His father worked for fifty years at a glass factory, and his mother left school at fourteen to work in a laundry; neither attended school beyond the eighth grade. While in high school in Wright suffered a nervous breakdown and missed a year of school. When he graduated ina year late, he joined the army and was stationed in Japan during the American occupation. He then attended Kenyon College on the G.
They pulled off the highway and stopped to admire two Indian ponies. The poem gradually builds up with a series of observations and interactions until the speaker, almost overwhelmed, faces the prospect of transcendence. There is an acknowledgement that a human can go beyond mere sensual experience when in contact with nature.
James Wright, teacher and professor, won the Pulitzer prize in for poetry that depicted post-industrial midwest America, marginal types and the effect of humans on nature.
A Blessing, published in in Wright's book The Branch Will Not Break, has become one of his most popular, and can be found in many anthologies. Many have noted the underlying influence of both Wordsworth and Shelley in the last three lines of the poem, when the speaker suddenly feels a need to break out, to blossom and thereby transcend the limits of human physicality.
This communing with nature's 'unseen Power', with the 'Spirit of the Universe' is given an overtly sensual edge - the speaker having touched the soft ear of one pony - plus, there is an uncertainty on behalf of the speaker, for they only think this mystical oneness will happen.
There is no doubting the near romantic tone of James wrights a blessing poem, which for some creeps towards old fashioned sentimentality.
For example, the phrases Twilight bounds softly forth and They love each other and I would like to hold the slenderer one could be said to give the poem too soft an underbelly. And can a pony, or any animal, have kindness in their eyes?
To us humans, animals can certainly appear happy, but can they appear to be kind? These are issues to be debated over but certain critical questions have to be asked: Do these romantic elements fit into the overall scheme of the poem? Is the poem more or less successful because of such phrases and lines?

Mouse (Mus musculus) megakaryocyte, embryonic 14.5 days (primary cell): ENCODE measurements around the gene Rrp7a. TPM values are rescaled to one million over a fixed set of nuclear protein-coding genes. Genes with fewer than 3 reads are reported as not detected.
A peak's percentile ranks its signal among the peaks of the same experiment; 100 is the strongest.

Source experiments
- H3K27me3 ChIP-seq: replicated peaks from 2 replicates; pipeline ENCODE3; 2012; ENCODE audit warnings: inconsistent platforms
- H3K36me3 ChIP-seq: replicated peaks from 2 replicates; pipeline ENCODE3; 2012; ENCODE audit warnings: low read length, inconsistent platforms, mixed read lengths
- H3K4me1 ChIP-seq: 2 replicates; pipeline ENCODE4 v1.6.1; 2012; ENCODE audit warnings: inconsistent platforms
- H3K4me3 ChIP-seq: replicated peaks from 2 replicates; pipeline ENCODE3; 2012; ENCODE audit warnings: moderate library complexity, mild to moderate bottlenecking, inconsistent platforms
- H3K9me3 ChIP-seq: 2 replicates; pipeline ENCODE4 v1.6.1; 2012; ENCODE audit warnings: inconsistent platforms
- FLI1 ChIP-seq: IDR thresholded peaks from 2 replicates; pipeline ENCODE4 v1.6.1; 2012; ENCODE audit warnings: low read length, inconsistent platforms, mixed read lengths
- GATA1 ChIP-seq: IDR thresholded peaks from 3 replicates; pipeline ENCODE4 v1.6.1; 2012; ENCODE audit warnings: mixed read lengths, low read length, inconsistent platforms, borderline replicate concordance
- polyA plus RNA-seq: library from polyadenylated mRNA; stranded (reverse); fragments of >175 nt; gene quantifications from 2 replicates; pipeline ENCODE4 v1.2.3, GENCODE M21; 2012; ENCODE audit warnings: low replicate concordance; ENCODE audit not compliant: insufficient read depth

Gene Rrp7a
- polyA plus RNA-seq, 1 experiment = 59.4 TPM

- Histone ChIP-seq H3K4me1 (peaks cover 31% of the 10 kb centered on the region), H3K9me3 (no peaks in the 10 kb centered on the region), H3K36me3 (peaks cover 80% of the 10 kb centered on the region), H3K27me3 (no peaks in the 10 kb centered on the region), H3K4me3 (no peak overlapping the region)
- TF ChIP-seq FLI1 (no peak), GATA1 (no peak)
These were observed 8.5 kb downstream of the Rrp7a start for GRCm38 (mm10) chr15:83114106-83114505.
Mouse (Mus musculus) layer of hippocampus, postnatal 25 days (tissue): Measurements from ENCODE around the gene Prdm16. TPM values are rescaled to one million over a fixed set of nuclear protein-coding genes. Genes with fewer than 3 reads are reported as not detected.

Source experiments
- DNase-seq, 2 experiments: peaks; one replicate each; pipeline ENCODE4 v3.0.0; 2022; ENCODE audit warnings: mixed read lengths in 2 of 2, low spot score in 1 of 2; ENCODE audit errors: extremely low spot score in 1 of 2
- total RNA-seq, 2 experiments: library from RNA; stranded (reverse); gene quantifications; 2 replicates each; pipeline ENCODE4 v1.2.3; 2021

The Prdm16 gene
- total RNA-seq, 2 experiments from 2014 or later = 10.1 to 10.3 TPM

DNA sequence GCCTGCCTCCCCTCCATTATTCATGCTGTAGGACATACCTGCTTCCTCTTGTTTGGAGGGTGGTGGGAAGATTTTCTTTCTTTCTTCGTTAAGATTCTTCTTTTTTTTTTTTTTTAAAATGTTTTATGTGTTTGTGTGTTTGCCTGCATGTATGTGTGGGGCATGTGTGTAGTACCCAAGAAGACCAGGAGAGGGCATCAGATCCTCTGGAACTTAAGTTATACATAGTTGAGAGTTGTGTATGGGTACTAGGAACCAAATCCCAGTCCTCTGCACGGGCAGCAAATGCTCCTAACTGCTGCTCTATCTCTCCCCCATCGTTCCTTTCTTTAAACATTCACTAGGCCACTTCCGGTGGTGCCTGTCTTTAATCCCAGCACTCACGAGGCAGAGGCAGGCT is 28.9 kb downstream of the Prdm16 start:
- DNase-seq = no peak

And the eyes of those two Indian ponies Darken with kindness. They have come gladly out of the willows To welcome my friend and me. We step over the barbed wire into the pasture Where they have been grazing all day, alone.
They ripple tensely, they can hardly contain their happiness That we have come.
They bow shyly as wet swans. They love each other.
There is no loneliness like theirs. At home once more, They begin munching the young tufts of spring in the darkness. I would like to hold the slenderer one in my arms, For she has walked over to me And nuzzled my left hand.
Analysis of A Blessing A Blessing is a free verse poem, with no set, regular rhyme scheme or meter metre in British English. It is 24 lines long and the lines vary in length and syllabic content. Whilst essentially a poem of transformation and transcendence through communion with nature, the epiphany arriving at the end, A Blessing is built on a series of opposing elements: The synergy between all of these help make this poem greater than the sum of its parts, just.
As the reader progresses there develops a definite sense of anticipation, the two humans making eye contact with the ponies in the fading light, stepping over the barbed wire from the human world into the wild world of the ponies.